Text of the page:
Water: still clean and accessible to all?

Project description by stefano valentino
Open

What we want to do

Our team intends to investigate and recount the causes and effects of the water crisis and whether the counter-measures taken both by governments and by the world of business are effective or not.

Our goal is answering the two-folded crucial question: why does it happen that water is not available and safe to all, and to which extent public and private decision-makers are concretely acting to find remedies?

 

How we can work together

We’re constantly looking for specific issues, cases and initiatives concerning different countries and places across the planet.

Join our collaborative community. Contribute with information and comments on what happens around you. We’ll use your material to enrich our research and documentation activities.

Promote and support our common project, to help involving as many people as possible and gathering the resources needed to carry on our collective work.

Thanks to you and to all other participants, we’ll produce multimedia updates and regularly spread them through news outlets, in order to raise awareness among the general public in the long term.

 

Why the project is important

Water is a natural and free resource which it should be clean and accessible to everyone since it is the basis of our life. Yet, it is not always the case around the world.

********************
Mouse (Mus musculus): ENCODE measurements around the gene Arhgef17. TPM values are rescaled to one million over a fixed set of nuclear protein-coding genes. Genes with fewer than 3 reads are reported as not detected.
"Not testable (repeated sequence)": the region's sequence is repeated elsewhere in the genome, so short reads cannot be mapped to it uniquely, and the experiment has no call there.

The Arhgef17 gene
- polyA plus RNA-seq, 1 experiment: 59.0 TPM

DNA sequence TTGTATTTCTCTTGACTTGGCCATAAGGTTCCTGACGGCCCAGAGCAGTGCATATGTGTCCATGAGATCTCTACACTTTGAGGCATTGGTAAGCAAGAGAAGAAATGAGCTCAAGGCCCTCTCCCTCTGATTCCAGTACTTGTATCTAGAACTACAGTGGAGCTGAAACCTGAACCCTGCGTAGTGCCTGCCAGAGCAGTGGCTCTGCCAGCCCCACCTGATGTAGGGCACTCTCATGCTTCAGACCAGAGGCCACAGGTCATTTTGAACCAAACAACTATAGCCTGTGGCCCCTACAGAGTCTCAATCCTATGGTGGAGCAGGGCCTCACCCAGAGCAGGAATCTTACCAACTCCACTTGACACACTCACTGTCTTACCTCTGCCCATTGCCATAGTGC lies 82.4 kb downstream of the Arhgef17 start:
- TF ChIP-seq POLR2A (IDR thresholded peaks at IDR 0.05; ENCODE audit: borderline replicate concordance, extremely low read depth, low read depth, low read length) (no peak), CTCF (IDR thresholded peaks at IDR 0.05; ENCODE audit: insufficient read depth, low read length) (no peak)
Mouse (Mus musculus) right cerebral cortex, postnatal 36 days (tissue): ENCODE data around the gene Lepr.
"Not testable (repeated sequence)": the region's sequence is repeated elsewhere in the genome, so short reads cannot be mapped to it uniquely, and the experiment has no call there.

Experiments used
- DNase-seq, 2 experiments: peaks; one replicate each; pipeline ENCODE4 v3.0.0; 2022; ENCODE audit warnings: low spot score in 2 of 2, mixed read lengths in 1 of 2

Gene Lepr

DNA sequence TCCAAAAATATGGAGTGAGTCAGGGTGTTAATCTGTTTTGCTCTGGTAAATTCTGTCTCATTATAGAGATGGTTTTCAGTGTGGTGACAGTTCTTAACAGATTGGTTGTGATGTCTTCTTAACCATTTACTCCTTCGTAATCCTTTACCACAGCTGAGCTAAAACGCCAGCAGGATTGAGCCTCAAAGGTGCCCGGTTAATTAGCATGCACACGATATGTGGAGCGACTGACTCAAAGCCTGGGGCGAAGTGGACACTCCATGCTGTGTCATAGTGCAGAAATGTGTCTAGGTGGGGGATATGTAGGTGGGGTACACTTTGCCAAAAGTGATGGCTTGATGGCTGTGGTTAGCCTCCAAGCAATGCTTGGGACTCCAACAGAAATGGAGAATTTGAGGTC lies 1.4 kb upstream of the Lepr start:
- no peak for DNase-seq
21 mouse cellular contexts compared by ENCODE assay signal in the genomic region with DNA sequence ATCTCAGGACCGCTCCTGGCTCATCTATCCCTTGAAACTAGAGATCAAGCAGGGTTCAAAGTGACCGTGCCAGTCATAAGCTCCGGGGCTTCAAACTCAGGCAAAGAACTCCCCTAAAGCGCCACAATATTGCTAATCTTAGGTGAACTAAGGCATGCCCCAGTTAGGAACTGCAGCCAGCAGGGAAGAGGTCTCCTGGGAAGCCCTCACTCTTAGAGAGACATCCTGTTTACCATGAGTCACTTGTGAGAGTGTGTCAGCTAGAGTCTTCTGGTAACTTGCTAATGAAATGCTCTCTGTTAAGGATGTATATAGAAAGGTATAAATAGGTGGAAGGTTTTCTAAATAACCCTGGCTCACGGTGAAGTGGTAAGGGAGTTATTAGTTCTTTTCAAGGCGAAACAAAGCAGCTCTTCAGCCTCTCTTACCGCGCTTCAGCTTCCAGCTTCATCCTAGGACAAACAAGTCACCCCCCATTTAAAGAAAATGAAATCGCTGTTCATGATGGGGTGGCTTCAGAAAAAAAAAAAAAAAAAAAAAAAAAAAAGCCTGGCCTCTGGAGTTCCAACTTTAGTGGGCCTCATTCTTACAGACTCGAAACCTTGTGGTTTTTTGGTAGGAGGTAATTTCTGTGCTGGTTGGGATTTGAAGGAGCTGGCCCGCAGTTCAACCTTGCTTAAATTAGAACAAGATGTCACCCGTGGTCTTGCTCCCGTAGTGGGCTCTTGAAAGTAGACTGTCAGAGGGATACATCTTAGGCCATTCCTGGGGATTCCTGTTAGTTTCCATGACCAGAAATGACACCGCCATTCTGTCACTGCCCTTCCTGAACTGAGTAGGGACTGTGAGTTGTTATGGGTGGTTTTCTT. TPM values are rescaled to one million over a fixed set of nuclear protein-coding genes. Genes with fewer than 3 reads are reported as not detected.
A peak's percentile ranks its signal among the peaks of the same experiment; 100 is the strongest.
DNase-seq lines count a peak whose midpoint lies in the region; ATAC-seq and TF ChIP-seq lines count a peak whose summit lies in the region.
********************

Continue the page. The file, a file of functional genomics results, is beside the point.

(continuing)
First, economic activities exploit water resources at an unsustainable rate: it is estimated that 69% of total fresh water is used by agriculture and 22% by industry. This leads to a 91% of “blue gold” exploited by companies, while only 9% is available to people. The exploitation of water occurs mainly through the construction of dams which often have devastating effects on both the environment and the surrounding communities. 

Second, water resources are often polluted by urban sewage and agricultural and industrial runoffs.

Third, in many parts of the world, companies are pressuring governments to privatize water.

Last but not least, countries which control rivers headwaters or large reservoirs, especially those which hold enough water for export, have an extremely strong source of leverage over downstream water-scarce countries. Politically-driven water blackmailing creates tensions that, some times, lead to open conflicts.